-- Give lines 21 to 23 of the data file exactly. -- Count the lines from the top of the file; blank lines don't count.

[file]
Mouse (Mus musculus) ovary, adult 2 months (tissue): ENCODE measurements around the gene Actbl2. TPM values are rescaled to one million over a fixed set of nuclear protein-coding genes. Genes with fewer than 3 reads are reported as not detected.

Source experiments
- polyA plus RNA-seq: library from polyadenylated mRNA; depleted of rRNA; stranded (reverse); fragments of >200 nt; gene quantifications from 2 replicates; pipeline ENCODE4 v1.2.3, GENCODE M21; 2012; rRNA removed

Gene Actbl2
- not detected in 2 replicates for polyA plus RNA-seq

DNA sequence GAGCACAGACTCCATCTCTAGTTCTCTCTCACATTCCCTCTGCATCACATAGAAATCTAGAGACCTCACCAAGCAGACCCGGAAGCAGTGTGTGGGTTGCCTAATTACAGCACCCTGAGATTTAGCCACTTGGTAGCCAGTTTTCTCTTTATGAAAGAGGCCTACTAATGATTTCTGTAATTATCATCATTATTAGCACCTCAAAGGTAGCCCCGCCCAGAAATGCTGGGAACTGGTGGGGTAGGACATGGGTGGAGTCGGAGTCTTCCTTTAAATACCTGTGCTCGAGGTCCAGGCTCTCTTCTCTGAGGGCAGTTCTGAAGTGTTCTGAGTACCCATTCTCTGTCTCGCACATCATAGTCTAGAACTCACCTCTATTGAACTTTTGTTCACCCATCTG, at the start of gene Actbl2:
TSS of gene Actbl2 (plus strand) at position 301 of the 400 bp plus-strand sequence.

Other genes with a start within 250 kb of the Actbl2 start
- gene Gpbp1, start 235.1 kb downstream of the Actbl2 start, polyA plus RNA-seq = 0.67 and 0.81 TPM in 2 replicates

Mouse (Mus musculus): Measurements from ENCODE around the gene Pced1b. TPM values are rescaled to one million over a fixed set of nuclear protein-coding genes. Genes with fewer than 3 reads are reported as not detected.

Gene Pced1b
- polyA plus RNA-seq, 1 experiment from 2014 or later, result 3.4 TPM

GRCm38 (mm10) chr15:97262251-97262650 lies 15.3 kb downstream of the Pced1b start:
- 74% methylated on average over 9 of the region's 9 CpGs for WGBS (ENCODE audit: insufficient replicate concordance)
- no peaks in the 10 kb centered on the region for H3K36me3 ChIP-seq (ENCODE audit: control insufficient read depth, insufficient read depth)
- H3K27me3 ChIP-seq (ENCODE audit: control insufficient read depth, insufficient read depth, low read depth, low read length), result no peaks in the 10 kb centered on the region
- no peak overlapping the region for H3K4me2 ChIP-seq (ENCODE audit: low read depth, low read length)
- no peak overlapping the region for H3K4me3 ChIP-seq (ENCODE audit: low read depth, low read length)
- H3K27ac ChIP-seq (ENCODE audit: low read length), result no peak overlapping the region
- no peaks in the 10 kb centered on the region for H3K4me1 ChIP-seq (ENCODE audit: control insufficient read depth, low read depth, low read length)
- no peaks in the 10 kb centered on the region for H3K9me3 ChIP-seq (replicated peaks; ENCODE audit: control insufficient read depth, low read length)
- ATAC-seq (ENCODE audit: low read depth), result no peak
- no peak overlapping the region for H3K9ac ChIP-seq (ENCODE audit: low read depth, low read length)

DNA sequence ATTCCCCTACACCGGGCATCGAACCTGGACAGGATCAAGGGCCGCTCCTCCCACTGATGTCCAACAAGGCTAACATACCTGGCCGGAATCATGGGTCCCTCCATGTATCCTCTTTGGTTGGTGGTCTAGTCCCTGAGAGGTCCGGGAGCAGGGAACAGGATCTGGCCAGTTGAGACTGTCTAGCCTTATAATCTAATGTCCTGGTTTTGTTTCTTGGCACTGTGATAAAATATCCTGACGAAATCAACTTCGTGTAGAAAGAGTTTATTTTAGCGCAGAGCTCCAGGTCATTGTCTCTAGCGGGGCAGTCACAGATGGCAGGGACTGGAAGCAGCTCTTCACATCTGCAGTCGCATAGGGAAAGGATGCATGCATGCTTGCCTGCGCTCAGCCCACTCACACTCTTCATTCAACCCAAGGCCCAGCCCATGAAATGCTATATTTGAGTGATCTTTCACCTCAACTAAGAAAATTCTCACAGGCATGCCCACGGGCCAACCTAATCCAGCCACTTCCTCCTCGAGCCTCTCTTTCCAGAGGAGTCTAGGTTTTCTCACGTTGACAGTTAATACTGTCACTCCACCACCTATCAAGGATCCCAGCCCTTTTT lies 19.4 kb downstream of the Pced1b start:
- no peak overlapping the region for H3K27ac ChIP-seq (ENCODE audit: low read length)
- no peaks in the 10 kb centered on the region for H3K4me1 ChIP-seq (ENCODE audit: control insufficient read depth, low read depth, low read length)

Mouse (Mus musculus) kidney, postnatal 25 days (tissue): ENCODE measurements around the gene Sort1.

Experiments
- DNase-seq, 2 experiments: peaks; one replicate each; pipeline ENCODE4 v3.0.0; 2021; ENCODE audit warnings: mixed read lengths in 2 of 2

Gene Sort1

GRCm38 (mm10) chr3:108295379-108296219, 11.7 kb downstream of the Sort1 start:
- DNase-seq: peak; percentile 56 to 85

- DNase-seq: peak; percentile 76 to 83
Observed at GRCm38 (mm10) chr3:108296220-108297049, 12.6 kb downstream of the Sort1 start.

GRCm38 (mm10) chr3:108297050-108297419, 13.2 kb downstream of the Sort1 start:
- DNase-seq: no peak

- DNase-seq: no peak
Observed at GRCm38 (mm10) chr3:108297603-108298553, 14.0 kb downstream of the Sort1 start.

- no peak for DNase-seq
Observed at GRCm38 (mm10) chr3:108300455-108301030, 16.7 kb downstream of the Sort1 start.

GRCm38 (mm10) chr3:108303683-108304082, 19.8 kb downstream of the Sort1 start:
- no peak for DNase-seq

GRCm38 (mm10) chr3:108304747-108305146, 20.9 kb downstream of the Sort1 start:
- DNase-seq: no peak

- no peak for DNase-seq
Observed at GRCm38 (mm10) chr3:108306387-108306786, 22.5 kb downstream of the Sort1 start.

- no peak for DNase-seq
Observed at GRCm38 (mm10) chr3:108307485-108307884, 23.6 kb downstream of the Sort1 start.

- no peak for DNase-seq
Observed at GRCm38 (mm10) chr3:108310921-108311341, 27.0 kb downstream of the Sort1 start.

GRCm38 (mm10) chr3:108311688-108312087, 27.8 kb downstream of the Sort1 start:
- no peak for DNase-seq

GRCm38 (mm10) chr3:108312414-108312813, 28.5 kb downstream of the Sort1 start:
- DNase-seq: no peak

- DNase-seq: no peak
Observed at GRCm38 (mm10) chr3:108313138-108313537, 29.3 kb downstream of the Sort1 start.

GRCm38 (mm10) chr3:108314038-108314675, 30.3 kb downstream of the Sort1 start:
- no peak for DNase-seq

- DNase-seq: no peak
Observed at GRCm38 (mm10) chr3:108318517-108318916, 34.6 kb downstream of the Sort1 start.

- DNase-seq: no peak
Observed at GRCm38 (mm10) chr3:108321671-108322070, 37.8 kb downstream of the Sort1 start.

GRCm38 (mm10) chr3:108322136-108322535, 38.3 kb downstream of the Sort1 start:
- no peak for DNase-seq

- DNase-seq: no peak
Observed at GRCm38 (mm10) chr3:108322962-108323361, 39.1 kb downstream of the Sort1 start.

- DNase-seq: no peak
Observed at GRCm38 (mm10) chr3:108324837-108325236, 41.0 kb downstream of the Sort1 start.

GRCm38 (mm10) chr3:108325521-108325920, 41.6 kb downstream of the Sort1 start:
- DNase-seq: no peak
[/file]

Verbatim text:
- no peaks in the 10 kb centered on the region for H3K9me3 ChIP-seq (replicated peaks; ENCODE audit: control insufficient read depth, low read length)
- ATAC-seq (ENCODE audit: low read depth), result no peak
- no peak overlapping the region for H3K9ac ChIP-seq (ENCODE audit: low read depth, low read length)